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Yoga Breathing: 3 Fundamentals

It’s always good to go back to basics and practice the fundamentals. Professional athletes do it regularly. It’s a good refresher and lets you know you have a good foundation.

In yoga, breath is fundamental to every practice and is at the foundation of what makes yoga … yoga because focusing on it brings your attention inward.FB copy 2

Following are 3 fundamentals that form the foundation of bringing conscious, focused breathing into your yoga practices. Practicing them will bring a renewed sense of connection with your breath.  

Fundamental 1: Observation

When you bring your attention to your breath, you’ll notice how breathing moves your body. Inhaling is typically expansive, while exhaling is contracting. Feel the rhythm of your breath and body moving together.

Continue breathing and observing. Ask yourself questions, such as:

  • Where is my breath located during inhale, i.e. what parts of my body are moving?
  • Do I feel the inhalation in my chest, belly, back? Where?

Take a few moments to observe. There are no wrong answers. It is where it is. Then focus on your exhalation and ask yourself the same questions.

The important point is to observe yourself breathing throughout your yoga practice. You’ll probably notice that you breathe more easily in some postures than in others.

Fundamental 2: Four Parts

Most of the time we’re too busy to notice but your breath has 4 parts (unless your hyperventilating). Yoga gives you the opportunity to experience all 4 parts, which are:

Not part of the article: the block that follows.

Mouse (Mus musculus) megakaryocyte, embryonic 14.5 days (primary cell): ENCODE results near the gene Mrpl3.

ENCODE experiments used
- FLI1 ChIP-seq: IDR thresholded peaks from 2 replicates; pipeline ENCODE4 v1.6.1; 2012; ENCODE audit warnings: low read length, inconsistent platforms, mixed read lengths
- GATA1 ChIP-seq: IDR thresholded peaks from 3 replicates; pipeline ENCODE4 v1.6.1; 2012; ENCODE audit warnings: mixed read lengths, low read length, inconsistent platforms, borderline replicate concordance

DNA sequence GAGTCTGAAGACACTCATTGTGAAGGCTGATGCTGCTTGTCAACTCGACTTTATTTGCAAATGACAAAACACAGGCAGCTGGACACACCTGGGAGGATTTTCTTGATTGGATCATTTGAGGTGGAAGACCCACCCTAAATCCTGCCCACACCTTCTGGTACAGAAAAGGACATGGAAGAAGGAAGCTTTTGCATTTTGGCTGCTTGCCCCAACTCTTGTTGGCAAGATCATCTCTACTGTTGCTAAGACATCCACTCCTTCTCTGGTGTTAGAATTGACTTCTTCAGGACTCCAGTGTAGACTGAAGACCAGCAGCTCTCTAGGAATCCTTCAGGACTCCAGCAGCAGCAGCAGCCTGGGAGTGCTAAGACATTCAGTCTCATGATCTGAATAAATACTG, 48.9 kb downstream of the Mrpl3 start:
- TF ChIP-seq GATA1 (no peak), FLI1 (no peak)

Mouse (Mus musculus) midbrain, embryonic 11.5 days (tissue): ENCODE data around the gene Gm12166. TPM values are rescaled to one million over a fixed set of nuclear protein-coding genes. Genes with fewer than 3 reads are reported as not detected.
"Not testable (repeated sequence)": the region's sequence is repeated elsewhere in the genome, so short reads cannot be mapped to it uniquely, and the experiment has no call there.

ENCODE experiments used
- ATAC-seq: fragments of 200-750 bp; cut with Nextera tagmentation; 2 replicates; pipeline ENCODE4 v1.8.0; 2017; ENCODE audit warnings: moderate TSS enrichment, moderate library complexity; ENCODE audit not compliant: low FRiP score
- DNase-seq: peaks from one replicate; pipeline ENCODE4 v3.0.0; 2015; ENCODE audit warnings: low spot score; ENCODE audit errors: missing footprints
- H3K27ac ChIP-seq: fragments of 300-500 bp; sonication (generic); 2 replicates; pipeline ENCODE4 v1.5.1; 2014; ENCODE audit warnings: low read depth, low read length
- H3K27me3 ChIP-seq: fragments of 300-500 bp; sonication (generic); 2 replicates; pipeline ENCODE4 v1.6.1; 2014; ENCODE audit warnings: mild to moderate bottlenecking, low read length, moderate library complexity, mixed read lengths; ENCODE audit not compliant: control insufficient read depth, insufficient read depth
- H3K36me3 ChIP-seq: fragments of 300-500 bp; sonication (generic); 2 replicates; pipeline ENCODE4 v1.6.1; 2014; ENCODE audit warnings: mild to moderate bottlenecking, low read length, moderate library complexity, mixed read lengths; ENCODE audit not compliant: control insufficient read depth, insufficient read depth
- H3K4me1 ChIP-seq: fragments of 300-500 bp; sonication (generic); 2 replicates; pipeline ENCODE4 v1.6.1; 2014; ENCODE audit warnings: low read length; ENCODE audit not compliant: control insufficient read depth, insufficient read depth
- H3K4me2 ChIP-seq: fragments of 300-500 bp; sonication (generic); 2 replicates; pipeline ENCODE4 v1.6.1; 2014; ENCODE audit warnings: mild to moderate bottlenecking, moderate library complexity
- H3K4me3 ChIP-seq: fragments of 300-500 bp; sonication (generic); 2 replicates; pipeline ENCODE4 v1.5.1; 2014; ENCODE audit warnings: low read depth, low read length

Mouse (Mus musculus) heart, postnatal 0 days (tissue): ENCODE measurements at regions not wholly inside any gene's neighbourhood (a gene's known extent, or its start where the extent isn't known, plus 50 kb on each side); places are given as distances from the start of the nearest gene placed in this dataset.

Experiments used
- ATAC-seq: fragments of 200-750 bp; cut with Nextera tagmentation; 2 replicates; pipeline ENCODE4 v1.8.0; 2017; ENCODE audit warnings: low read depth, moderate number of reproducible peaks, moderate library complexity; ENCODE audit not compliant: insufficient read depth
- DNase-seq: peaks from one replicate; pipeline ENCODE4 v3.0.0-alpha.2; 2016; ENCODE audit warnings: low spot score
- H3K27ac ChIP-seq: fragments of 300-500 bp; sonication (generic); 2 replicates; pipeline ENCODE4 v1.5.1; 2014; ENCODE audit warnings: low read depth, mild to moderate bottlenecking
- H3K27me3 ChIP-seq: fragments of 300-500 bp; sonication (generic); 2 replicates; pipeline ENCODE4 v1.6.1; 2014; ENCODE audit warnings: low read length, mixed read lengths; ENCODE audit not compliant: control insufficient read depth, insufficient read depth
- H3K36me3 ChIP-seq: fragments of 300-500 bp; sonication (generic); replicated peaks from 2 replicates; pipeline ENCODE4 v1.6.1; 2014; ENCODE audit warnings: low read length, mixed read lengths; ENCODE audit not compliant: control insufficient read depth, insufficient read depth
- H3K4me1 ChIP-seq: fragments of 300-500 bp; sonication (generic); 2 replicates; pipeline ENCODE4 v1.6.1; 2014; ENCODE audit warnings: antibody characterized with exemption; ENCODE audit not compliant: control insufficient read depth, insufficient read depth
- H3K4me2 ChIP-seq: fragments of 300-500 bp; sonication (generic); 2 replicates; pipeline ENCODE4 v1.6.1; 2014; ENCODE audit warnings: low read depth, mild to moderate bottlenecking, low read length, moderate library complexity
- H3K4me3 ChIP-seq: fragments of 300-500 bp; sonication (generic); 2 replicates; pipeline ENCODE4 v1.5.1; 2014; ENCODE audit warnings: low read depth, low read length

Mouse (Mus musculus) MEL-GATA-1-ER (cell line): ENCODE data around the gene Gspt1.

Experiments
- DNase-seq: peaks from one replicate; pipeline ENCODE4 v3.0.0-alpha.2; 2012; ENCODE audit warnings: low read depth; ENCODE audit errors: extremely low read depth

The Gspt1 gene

• Inhale
  • Pause after inhale, a/k/a retention
  • Exhale
  • Pause after exhale, a/k/a suspension

The parts occur when doing seated breathing and when moving through the postures. In fact, focusing on the 4 parts of your breath while doing the postures will slow you down and make your movements more mindful and meditative.

Personally, I’ve found the pauses help me slow down and become more mindful of my breathing.

Fundamental 3: Envelope Breathing

In yoga, we want to co-ordinate the length and pace of each movement with the length and pace of the breath. At the end of movement you want to have a little breath remaining so you don’t ever have that “running out of breath” feeling.

Take the standing forward bend as an example:

  • While inhaling raise your arms over head
  • Pause
  • While exhaling move into the forward bend
  • Pause
  • While inhaling return to standing upright with arms over head
  • Pause
  • While exhaling lower your arms to your sides or move into another forward bend

That’s Envelope Breathing. (1) Breath begins the posture, then (2) continues during the posture, and (3) ends the posture. If you feel short of breath or run out, move a little faster so you don’t end up holding your breath while finishing the movement.

Also, notice the 4 parts of the breath involved in the forward bend. These parts are found moving into and out of every posture.

These 3 fundamental aspects of breathing – observation, the four parts and envelope breathing – are at the core of every yoga practice. Come back to basics and try them. See if it adds a fresh dimension to your yoga experience.

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Joanne Thompson

Joanne Thompson

Founder/Owner at Yoga for Self

Health is a precious gift and my goal is to help you live a healthier, happier life through yoga. Every private session is uniquely designed just for you. For a free telephone consultation call me at 303.818.4181. Discover whether personalized, private yoga instruction is right for you.
Joanne Thompson

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